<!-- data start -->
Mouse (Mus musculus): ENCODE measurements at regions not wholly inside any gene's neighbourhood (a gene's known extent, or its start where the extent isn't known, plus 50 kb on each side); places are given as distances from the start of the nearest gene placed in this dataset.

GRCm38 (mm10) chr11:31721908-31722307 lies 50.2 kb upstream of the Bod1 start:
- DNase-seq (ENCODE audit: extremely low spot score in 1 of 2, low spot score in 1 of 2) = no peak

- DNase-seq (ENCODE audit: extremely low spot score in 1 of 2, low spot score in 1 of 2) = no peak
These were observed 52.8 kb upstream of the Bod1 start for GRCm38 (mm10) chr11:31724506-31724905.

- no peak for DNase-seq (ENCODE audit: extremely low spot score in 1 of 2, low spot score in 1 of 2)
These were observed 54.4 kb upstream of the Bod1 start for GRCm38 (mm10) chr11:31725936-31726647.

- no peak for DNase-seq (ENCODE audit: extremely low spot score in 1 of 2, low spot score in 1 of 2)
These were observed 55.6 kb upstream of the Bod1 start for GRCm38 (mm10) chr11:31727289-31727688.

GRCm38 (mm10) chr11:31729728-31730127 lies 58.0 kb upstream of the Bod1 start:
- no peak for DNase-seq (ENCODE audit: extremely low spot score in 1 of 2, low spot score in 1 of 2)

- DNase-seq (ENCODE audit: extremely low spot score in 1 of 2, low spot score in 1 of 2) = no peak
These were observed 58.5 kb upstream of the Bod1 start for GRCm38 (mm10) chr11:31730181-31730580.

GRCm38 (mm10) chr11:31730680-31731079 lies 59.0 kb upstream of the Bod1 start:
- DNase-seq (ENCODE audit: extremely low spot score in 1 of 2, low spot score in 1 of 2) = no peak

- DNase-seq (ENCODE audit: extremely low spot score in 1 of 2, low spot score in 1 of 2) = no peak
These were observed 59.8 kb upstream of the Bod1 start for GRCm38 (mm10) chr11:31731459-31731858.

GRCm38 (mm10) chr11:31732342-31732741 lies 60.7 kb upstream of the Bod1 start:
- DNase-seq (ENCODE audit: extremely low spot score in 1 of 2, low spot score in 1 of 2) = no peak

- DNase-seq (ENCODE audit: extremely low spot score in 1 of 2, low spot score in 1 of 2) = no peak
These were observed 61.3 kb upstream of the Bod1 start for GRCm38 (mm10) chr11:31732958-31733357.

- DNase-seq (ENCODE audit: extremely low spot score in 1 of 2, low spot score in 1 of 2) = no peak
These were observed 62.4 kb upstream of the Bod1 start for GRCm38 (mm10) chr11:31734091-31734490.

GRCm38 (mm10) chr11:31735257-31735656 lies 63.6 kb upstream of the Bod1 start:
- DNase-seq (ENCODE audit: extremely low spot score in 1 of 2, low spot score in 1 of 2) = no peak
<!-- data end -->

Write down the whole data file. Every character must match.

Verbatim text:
Mouse (Mus musculus): ENCODE measurements at regions not wholly inside any gene's neighbourhood (a gene's known extent, or its start where the extent isn't known, plus 50 kb on each side); places are given as distances from the start of the nearest gene placed in this dataset.

GRCm38 (mm10) chr11:31721908-31722307 lies 50.2 kb upstream of the Bod1 start:
- DNase-seq (ENCODE audit: extremely low spot score in 1 of 2, low spot score in 1 of 2) = no peak

- DNase-seq (ENCODE audit: extremely low spot score in 1 of 2, low spot score in 1 of 2) = no peak
These were observed 52.8 kb upstream of the Bod1 start for GRCm38 (mm10) chr11:31724506-31724905.

- no peak for DNase-seq (ENCODE audit: extremely low spot score in 1 of 2, low spot score in 1 of 2)
These were observed 54.4 kb upstream of the Bod1 start for GRCm38 (mm10) chr11:31725936-31726647.

- no peak for DNase-seq (ENCODE audit: extremely low spot score in 1 of 2, low spot score in 1 of 2)
These were observed 55.6 kb upstream of the Bod1 start for GRCm38 (mm10) chr11:31727289-31727688.

GRCm38 (mm10) chr11:31729728-31730127 lies 58.0 kb upstream of the Bod1 start:
- no peak for DNase-seq (ENCODE audit: extremely low spot score in 1 of 2, low spot score in 1 of 2)

- DNase-seq (ENCODE audit: extremely low spot score in 1 of 2, low spot score in 1 of 2) = no peak
These were observed 58.5 kb upstream of the Bod1 start for GRCm38 (mm10) chr11:31730181-31730580.

GRCm38 (mm10) chr11:31730680-31731079 lies 59.0 kb upstream of the Bod1 start:
- DNase-seq (ENCODE audit: extremely low spot score in 1 of 2, low spot score in 1 of 2) = no peak

- DNase-seq (ENCODE audit: extremely low spot score in 1 of 2, low spot score in 1 of 2) = no peak
These were observed 59.8 kb upstream of the Bod1 start for GRCm38 (mm10) chr11:31731459-31731858.

GRCm38 (mm10) chr11:31732342-31732741 lies 60.7 kb upstream of the Bod1 start:
- DNase-seq (ENCODE audit: extremely low spot score in 1 of 2, low spot score in 1 of 2) = no peak

- DNase-seq (ENCODE audit: extremely low spot score in 1 of 2, low spot score in 1 of 2) = no peak
These were observed 61.3 kb upstream of the Bod1 start for GRCm38 (mm10) chr11:31732958-31733357.

- DNase-seq (ENCODE audit: extremely low spot score in 1 of 2, low spot score in 1 of 2) = no peak
These were observed 62.4 kb upstream of the Bod1 start for GRCm38 (mm10) chr11:31734091-31734490.

GRCm38 (mm10) chr11:31735257-31735656 lies 63.6 kb upstream of the Bod1 start:
- DNase-seq (ENCODE audit: extremely low spot score in 1 of 2, low spot score in 1 of 2) = no peak